In Letter to Speaker Ryan, Ranking Members Grijalva, Pallone Highlight Indian Country Impacts of Repealing Affordable Care Act
Washington, D.C. – In a previously unreleased Jan. 24 letter to Speaker of the House Paul Ryan, Ranking Member Raúl M. Grijalva (D-Ariz.) and Energy and Commerce Committee Ranking Member Frank Pallone (D-N.J.) highlight the damage to Indian Country should Republicans repeal the Affordable Care Act (ACA) and urge the majority to reconsider its plan to eliminate the law.
The letter, which chronicles the full range of funding and services at risk, is available at http://bit.ly/2j9wdr7. The Indian Health Service, which treats patients living on tribal land, serves an estimated 2.2 million Americans.
“Repealing the ACA could set many American’s back years, but it could set the First Americans back decades, if not return them to the healthcare dark ages,” the two Ranking Members wrote. “This vulnerable population – already the victim of historic, shameful mistreatment by the United States government – deserves better. We should be taking further steps forward toward improving the health of American Indians and Alaska Natives, rather than taking a giant leap back by repealing the Affordable Care Act.”
The letter highlights the many ways in which health care for Native American and Alaska Native populations has been improved by the ACA, particularly because the law reauthorized the dormant Indian Health Care Improvement Act (IHCIA) and increased funding and grant authority for a wide range of chronically underfunded services.
Grijalva has been leading the fight in Congress to protect Native health care from Republican attacks. As USA Today wrote on Jan. 24:
If the law is scrapped along with the ACA, “we’ll go back to where we were but we’ll be struggling year to year trying to cobble together some Indian health services budget,” said Rep. Raul Grijalva, D-Ariz.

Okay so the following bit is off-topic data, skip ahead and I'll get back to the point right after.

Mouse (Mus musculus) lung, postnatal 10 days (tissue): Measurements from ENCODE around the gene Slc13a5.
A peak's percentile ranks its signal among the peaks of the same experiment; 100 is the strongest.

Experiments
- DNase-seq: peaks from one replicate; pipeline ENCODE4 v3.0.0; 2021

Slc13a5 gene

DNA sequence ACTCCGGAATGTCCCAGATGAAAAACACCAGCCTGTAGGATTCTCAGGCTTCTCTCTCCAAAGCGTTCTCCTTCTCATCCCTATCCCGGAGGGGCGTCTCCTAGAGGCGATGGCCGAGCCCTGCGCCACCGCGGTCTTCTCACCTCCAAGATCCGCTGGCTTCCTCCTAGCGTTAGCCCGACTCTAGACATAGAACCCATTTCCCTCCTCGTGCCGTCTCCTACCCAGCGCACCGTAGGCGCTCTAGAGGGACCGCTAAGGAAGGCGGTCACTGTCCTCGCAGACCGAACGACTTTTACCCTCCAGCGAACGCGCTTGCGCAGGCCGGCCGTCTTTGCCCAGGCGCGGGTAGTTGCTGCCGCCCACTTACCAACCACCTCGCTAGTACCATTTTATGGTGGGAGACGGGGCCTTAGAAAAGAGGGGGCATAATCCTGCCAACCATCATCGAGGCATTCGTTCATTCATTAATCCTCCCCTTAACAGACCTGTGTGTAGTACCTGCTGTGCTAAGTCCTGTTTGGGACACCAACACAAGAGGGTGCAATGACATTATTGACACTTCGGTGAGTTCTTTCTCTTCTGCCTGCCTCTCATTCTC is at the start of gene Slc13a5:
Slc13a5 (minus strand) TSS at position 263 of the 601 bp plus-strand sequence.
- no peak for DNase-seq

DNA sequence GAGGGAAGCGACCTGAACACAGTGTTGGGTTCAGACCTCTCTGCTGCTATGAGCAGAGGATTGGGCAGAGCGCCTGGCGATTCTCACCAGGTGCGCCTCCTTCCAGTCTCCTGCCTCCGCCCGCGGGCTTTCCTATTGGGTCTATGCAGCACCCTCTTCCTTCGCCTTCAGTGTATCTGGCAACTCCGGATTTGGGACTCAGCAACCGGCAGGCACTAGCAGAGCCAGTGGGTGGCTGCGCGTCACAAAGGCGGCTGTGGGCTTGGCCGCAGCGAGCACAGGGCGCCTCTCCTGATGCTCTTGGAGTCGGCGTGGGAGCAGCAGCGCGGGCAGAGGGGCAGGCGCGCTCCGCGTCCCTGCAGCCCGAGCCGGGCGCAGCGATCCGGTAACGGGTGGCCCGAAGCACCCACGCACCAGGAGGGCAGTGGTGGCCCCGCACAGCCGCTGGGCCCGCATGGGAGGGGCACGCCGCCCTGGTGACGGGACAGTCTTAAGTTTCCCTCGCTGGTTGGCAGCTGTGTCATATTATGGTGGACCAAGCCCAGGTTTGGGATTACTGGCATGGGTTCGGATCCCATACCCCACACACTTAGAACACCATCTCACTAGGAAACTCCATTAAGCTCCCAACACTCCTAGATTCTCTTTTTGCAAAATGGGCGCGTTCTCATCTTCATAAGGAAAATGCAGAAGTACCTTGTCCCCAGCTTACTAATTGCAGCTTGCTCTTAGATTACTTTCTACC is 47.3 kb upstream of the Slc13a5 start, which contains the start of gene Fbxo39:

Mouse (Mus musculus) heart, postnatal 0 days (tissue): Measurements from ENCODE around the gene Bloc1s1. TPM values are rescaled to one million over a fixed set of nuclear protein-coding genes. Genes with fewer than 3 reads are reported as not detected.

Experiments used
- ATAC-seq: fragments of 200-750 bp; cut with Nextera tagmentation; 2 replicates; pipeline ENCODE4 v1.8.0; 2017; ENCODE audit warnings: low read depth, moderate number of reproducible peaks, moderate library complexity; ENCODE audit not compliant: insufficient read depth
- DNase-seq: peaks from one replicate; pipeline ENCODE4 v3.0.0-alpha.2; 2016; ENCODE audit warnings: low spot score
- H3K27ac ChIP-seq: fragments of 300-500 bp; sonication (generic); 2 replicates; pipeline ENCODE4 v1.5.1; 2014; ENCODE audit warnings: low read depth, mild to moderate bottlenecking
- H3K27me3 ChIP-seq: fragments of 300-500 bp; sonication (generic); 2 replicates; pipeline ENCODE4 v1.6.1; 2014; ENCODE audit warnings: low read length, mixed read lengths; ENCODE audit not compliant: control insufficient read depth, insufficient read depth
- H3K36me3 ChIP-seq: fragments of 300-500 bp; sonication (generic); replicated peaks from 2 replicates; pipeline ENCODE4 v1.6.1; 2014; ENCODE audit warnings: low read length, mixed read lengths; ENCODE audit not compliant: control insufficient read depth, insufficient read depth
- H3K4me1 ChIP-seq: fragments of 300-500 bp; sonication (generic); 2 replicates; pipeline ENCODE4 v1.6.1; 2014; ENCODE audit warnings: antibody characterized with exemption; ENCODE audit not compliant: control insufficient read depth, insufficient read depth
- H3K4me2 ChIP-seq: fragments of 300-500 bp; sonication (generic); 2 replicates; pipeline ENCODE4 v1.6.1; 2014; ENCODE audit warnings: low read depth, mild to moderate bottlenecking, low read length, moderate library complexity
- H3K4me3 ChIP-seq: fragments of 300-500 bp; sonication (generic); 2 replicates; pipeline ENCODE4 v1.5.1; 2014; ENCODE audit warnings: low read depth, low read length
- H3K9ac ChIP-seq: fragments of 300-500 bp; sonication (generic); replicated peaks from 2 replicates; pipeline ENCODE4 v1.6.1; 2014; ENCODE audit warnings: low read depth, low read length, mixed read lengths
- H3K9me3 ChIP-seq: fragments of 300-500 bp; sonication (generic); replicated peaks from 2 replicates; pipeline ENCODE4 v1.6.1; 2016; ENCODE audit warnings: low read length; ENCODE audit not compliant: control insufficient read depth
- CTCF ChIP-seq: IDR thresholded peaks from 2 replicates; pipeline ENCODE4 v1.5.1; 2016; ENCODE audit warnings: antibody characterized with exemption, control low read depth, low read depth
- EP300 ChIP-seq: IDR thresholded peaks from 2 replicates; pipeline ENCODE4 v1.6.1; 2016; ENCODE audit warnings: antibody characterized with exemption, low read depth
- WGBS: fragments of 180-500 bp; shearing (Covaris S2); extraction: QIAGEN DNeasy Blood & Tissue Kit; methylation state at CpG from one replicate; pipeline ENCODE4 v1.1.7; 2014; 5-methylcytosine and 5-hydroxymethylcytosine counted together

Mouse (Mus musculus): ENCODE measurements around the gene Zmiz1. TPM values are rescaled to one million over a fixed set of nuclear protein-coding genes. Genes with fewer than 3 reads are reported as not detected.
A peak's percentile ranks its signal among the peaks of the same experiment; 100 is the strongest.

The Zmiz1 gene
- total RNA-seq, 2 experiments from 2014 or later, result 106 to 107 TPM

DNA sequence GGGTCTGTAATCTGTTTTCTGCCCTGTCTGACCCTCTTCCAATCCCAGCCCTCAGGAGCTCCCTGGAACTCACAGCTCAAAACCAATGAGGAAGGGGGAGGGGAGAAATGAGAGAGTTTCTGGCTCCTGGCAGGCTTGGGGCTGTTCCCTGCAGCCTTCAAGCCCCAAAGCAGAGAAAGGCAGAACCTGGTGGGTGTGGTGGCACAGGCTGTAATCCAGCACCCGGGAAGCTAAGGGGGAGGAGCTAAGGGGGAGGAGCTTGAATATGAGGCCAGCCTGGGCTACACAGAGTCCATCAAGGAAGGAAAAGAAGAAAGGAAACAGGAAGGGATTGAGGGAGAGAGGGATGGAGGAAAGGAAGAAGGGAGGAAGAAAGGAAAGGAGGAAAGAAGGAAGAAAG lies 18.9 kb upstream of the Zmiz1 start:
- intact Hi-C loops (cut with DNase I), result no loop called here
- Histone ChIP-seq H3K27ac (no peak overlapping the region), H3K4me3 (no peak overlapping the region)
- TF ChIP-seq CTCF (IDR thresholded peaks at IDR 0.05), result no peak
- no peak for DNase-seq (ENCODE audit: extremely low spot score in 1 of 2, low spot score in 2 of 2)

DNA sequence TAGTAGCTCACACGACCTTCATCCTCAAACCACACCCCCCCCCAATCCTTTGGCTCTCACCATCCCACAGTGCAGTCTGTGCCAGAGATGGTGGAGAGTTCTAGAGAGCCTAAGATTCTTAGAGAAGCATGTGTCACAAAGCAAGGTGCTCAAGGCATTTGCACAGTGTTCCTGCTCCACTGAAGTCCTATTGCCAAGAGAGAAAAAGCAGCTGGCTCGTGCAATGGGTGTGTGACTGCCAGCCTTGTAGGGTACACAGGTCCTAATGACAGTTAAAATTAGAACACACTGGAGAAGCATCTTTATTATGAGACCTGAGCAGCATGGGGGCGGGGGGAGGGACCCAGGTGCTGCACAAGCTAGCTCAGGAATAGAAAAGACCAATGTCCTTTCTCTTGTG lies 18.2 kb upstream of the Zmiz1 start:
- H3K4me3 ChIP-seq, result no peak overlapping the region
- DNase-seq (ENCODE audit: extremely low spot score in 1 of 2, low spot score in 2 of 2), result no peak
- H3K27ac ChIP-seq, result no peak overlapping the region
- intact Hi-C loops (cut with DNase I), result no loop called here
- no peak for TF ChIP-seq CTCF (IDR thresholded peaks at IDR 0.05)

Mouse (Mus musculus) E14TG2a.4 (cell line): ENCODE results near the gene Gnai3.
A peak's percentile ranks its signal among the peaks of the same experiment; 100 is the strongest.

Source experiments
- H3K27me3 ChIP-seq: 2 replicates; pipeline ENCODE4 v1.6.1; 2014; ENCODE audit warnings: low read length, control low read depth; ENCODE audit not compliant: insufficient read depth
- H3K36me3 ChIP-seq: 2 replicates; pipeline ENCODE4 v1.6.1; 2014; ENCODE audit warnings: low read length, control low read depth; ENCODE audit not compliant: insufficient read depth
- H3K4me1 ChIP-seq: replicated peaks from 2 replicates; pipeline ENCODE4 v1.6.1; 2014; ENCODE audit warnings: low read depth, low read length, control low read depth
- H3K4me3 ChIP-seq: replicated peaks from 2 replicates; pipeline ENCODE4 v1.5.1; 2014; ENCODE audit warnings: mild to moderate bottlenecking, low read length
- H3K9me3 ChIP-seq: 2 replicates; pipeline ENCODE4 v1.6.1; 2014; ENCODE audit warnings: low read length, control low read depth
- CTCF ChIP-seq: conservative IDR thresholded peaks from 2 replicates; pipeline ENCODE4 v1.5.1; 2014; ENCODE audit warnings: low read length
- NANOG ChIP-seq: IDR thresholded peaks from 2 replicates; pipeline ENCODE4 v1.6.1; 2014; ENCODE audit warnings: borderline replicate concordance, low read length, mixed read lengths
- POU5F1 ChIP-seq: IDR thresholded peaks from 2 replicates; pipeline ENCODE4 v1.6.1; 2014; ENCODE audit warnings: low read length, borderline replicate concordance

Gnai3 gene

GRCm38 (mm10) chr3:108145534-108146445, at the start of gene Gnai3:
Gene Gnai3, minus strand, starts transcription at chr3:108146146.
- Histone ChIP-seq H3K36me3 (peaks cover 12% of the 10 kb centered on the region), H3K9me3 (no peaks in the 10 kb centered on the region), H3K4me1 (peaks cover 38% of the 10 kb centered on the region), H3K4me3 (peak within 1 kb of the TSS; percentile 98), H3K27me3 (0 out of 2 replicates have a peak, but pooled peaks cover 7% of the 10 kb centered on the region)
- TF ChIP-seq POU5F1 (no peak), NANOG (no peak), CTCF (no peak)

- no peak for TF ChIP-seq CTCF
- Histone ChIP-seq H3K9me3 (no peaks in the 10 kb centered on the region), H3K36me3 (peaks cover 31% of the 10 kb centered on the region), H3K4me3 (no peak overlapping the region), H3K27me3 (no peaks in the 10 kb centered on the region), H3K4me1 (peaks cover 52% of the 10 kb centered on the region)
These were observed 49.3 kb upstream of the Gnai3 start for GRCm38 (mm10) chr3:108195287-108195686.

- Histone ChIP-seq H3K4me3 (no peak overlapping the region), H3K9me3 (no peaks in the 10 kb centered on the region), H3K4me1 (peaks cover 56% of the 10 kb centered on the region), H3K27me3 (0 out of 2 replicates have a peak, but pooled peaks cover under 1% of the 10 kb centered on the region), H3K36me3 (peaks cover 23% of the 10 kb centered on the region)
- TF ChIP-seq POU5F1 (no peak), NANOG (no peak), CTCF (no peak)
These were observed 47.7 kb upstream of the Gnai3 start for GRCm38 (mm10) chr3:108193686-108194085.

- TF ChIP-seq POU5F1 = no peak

“I don’t want Republican leadership down the road saying, ‘Oh, it was an unintended consequence, we’ll deal with it down the road in replacement,’” he added. Grijalva has three tribes in his district.
“We’re still learning just how many Americans would be hurt, and in how many ways, if Republicans repeal the Affordable Care Act,” Grijalva said today. “Wiping out years of progress in Indian Country, where our public health needs are greatest, is not an acceptable use of government authority. This crusade to score political points no matter the human collateral damage will end badly for Republicans – and for the American people they’re targeting.”
“Native Americans have better health coverage and health care today thanks to the Affordable Care Act,” Pallone said. “The Affordable Care Act has expanded and protected health coverage for millions of Americans, and Republicans should not jeopardize these significant gains, including the reauthorization of the Indian Health Care Improvement Act, by repealing the law.”
Republican leaders have so far indicated no qualms about wiping out the IHCIA despite its completely nonpartisan nature and the fact that it was originally passed in 1976, long before President Obama took office.
Media Contact: Adam Sarvana
(202) 225-6065 or (202) 225-4079
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